The chief executive officer of Apple, Tim Cook, has disclosed that Chinese developers who now number approximately 1.8 million have made $16.93 billion on its platform. This is roughly 25% of the earnings on App Store globally. Cook revealed the data while giving a speech on China which had been organized by CAC – Cybersecurity Administration of China, a body responsible for overseeing internet regulation in the world’s most populous nation. Earlier in the year Apple had disclosed that $70 billion had been remitted to developers who sold their apps through its platform.
Cook’s revelation comes at a time when Apple is facing criticism from rights groups and local users for agreeing to the demands of China’s cyber regulators. This follows a decision by the Cupertino, California-based tech giant to delete hundreds of apps which were on its Chinese store earlier in the year. The apps include VPN services which are used to evade the so-called Great Firewall of China as well as messaging apps.
In terms of sales China is Apple’s third-biggest region though the iPhone maker’s market share has reduced in recent years in the face of the proliferation of less-expensive high-end smartphones from local Chinese manufacturers. Apple is counting on the iPhone X and the iPhone 8 to regain momentum in the world’s second-biggest economy.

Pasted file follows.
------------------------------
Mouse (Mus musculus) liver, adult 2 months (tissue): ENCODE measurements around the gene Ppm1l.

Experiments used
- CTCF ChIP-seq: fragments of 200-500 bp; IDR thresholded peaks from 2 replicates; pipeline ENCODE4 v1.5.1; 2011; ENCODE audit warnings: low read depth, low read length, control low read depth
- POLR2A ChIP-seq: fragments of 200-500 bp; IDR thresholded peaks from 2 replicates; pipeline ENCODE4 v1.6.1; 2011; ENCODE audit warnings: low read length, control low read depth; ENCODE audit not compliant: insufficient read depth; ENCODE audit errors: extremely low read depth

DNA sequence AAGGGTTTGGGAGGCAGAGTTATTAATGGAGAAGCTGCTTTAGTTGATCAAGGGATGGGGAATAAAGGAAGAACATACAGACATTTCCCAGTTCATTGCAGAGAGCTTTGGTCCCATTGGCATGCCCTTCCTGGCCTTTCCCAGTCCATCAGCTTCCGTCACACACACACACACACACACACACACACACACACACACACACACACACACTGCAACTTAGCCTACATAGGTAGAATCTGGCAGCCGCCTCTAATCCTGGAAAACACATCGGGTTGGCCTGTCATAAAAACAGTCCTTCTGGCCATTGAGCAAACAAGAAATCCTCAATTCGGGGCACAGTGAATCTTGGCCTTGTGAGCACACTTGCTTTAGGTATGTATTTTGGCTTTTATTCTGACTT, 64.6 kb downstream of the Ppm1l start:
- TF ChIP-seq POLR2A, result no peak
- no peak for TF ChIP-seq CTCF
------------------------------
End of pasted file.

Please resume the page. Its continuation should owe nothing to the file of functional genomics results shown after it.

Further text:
Additionally Apple has moved the data of its Chinese users to the servers of a partner based in Guizhou province as part of its efforts to conform with domestic laws in China. Cook has also visited China severally in the course of the year. In one such visit two months ago Cook together with other executives met the Chinese president, Xi Jinping. In the CAC-organized cyber policy forum, other executives drawn from American tech firms who are attending besides Cook include Sundar Pichai, the chief executive officer of Google.
macOS High Sierra
This comes in the wake of mounting problems with regards to Apple’s macOS High Sierra software. Earlier last week it was discovered that it was possible to access the administrator privileges on computers running the operating system without being required to key in a password. It was fixed in under 24 hours with Apple promising to audit its development processes.
“We greatly regret this error and we apologize to all Mac users, both for releasing with this vulnerability and for the concern it has caused. Our customers deserve better. We are auditing our development processes to help prevent this from happening again,” said Apple in a statement.